Another diversion from a reader:

One interesting detour in this search was to the University of Texas at El Paso, whose architecture has been derived from that of Bhutan:

It seems a fire in the early 1900s forced a rebuilding of several campus buildings that led to an experiment with Bhutanese style.

The best chunk of Bhutanese background comes from this reader:

As I crawled through the streets of Thimphu searching for our view, I was struck by how much construction was happening everywhere I turned. Bhutan’s rapid growth and development in recent decades has been a challenge for their famous “Gross National Happiness” measure, one of the pillars of which is environmental conservation. In 2018, a town on Bhutan’s border with India, Pashaka, was ranked 2nd in the world’s most polluted cities. It’s not all bad news, however, as Bhutan has made incredible strides in reducing the percentage of residents living in poverty.

In any event, I had a lot of fun puzzling out this contest. Though an early search vector had me poking around South America for longer than I care to admit, it did pay off with this video of a llama getting into a taxi.

A very small taxi. FYI, the term “Gross National Happiness” was coined in 1979 by Jigme Singye Wangchuck, the king of Bhutan, in an interview with a British journalist:

His son, Jigme Khesar Namgyel Wangchuck, is the current Druk Gyalpo, or “Dragon King,” of Bhutan — a.k.a “The Land of the Thunder Dragon.” At least one reader has been there:

Everyone who can should visit Bhutan. It was one of my favorite travel experiences to share in their abundant Gross National Happiness. 

The reader who submitted the contest photo shares another wonderful photo:

We were in Bhutan for three weeks in 2018, traveling from east to west. Almost all tourists go to western Bhutan, and therefore eastern Bhutan sees very few tourists. In six out of the first eight hotels we stayed in, we were the only guests. And it was high season! Wangchuk is by far the best hotel in town. (Unfortunately I can’t remember our room number.)

The highlight of our Mongar stay was a visit with our guide’s aunt at her house in the mountains nearby (which is not something typically done on an excursion itinerary).  They hadn’t seen each other in quite a few years:

We have traveled a lot, and I think Bhutan is one of the few authentic places left.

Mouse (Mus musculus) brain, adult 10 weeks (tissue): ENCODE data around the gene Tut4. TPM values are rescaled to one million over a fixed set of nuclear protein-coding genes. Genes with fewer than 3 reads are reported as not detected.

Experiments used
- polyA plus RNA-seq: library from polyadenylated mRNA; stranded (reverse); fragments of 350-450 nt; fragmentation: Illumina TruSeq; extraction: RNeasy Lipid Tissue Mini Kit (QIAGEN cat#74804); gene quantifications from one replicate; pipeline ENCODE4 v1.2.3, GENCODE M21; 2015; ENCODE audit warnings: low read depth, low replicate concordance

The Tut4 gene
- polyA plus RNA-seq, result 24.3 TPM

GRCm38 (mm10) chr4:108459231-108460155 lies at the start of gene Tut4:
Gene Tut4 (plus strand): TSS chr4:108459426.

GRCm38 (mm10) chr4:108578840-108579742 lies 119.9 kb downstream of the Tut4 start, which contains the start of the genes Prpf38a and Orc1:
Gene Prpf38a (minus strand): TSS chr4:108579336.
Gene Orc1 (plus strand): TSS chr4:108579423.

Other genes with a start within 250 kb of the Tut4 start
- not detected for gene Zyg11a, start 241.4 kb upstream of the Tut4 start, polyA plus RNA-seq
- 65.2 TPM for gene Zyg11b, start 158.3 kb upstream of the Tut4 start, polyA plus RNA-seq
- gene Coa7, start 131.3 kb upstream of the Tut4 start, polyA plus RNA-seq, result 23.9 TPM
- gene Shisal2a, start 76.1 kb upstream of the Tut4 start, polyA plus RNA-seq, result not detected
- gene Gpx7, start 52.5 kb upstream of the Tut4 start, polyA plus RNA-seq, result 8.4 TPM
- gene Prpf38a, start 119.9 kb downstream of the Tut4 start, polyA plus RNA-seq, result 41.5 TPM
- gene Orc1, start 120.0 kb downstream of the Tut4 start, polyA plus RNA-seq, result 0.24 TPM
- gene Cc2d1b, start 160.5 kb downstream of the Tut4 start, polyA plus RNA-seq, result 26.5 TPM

This reader wants to go very badly:

Who gets to travel in this cursed year, especially in the Shangri-La that is Bhutan? I am beyond envious. It’s a country on my list, but I don’t believe you can travel there independently; you have to go with a tour company/guide and the fees are high. I understand the reasoning, and I especially support a limit on the number of tourists, but I just wish that they would let us explore on our own (and on a lower budget). Sites like the Tiger’s Nest Temple are probably worth the loss of freedom:

But there are still so many other great places to go that don’t have those rules and costs. I hope the Druk Gyalpo (Dragon King) reconsiders those rules at some point.

Hopefully he’s a Dish subscriber like our last head of state was. But back to the contest results, the Tiger’s Nest Temple is a tad more inviting than the Wangchuk Hotel:

The interior looks amazing, but this reader is wary:

The town of Mongar looks beautiful, but if the reviews for Wangchuk Hotel are anything to go by, it’s impossible to sleep there because packs of stray dogs howl and bark all night. I hope whoever submitted the view has earplugs!

And if the dogs don’t keep you up:

The hotel website trumpets their amenities, one of which is, and I quote: “Each visitor is given unlimited access to adult entertainment — DadCrush series. This is a completely new and unique project from the US, which shows the difficult relationship between stepfathers and their daughters.”

Google at work at your own risk. The following reader — this week’s winner — found some of his own happiness while Googling:

This search started so well, with a big fat clue written on the roof of one of the buildings: Believe BHU. So Bhutan seemed like a solid lead. But where in Bhutan? Obviously the capital — although the lack of unfinished buildings should have rung alarm bells. I wonder how many of your readers spent hours wandering up and down the charming streets of Thimpu without success. Finally in desperation I typed “bank” into Google Maps, since the place just looked big enough to deserve one. A few banks later and it all fell into place — a very satisfying feeling.

Here’s my best guess at the window of Wangchuk Hotel, based on triangulating the light globes, but I’m probably wrong:

I’d try harder but the hotel website warns me that it’s infested with spyware — not exactly a come-on. Although my search was full of false starts and dead ends, Bhutan looks delightful!  The open-air gym was no clue at all; they’re all over the place thanks to the benign government of the #landofhappiness. 

A little bit of that happiness rubbed off on me. I know you can’t use this, but I included a picture of someone I met along the way :-)  Seems like a nice boy.

Here’s one more reader during this frightening week, month, year:

I cannot tell you how much I’ve missed The Dish and all of its bells and whistles, including and The View From Your Window contest. We’ve been starved for good news this year, and the return of The Dish is a huge relief. I wish all of you good health and my best vibes, and may tomorrow, and the next day, and the next year be better. As a wise man says: Know hope.


This week: Mongar, Bhutan. Next week:

So, where is it? Email your entry to contest@andrewsullivan.com. Please put the location — city and/or state first, then country — in the subject heading, along with any details about the location within the body of the email. The winner gets the choice of a VFYW book or two gift subscriptions. Happy sleuthing!